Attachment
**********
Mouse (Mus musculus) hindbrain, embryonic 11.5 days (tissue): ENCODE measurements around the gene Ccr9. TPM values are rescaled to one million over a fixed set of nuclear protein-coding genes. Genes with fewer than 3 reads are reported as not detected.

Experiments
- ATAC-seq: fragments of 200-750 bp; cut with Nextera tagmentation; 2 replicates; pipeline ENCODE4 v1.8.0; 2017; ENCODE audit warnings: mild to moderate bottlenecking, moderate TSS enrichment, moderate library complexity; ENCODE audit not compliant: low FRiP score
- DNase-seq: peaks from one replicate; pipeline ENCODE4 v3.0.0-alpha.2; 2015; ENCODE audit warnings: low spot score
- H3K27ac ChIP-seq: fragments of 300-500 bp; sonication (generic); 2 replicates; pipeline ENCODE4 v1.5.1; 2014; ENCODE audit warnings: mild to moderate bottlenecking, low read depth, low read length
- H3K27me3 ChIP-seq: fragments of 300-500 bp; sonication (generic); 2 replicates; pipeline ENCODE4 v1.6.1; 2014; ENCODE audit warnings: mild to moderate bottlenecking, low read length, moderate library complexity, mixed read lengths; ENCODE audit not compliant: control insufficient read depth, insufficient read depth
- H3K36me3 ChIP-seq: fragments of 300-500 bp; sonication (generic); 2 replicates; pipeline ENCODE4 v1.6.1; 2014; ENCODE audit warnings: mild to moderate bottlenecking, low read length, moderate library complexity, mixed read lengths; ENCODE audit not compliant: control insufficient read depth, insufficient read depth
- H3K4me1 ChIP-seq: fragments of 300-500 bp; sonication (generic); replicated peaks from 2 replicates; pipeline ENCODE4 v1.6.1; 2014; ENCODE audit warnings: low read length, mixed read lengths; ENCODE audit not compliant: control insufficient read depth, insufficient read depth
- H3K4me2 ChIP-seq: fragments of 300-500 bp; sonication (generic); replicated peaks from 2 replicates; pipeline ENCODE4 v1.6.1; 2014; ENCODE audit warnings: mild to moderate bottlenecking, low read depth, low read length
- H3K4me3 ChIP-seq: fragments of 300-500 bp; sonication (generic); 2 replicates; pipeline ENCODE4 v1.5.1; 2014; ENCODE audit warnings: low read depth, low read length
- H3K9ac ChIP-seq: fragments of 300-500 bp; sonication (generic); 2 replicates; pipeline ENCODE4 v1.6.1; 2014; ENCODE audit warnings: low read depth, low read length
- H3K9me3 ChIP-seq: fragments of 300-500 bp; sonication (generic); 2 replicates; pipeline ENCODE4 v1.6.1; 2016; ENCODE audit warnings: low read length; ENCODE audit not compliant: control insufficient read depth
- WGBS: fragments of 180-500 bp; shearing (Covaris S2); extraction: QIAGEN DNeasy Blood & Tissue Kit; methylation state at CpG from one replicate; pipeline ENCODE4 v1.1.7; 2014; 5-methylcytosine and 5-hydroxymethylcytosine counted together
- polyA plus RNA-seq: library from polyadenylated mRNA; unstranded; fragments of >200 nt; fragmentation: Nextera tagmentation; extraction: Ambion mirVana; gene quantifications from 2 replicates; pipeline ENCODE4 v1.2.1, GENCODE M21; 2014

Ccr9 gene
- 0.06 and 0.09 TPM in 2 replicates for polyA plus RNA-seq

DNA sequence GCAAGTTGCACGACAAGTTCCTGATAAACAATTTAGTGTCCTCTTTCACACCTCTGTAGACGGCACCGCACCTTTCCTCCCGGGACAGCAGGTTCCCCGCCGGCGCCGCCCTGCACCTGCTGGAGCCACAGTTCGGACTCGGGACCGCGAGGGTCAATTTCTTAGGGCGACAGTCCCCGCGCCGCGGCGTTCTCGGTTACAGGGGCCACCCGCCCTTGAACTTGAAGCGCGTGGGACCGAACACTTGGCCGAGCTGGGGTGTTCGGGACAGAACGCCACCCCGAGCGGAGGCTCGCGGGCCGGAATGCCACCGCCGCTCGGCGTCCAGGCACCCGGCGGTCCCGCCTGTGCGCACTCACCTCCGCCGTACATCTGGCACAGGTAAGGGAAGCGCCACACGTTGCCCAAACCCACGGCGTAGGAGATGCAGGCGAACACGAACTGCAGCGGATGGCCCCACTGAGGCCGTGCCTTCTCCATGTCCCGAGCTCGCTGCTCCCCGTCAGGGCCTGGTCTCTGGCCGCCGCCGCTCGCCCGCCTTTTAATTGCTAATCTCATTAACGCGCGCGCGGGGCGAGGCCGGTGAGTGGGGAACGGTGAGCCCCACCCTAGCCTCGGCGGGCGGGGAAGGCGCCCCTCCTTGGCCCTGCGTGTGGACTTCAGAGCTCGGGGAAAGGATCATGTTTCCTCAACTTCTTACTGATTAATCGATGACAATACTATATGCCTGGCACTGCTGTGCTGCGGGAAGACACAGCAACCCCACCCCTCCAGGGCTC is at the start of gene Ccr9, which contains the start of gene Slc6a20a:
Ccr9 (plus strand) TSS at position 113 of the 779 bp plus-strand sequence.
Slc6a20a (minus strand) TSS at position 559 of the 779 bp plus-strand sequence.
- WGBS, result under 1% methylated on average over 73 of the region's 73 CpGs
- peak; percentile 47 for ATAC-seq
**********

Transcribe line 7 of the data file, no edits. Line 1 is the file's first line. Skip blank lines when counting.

- H3K36me3 ChIP-seq: fragments of 300-500 bp; sonication (generic); 2 replicates; pipeline ENCODE4 v1.6.1; 2014; ENCODE audit warnings: mild to moderate bottlenecking, low read length, moderate library complexity, mixed read lengths; ENCODE audit not compliant: control insufficient read depth, insufficient read depth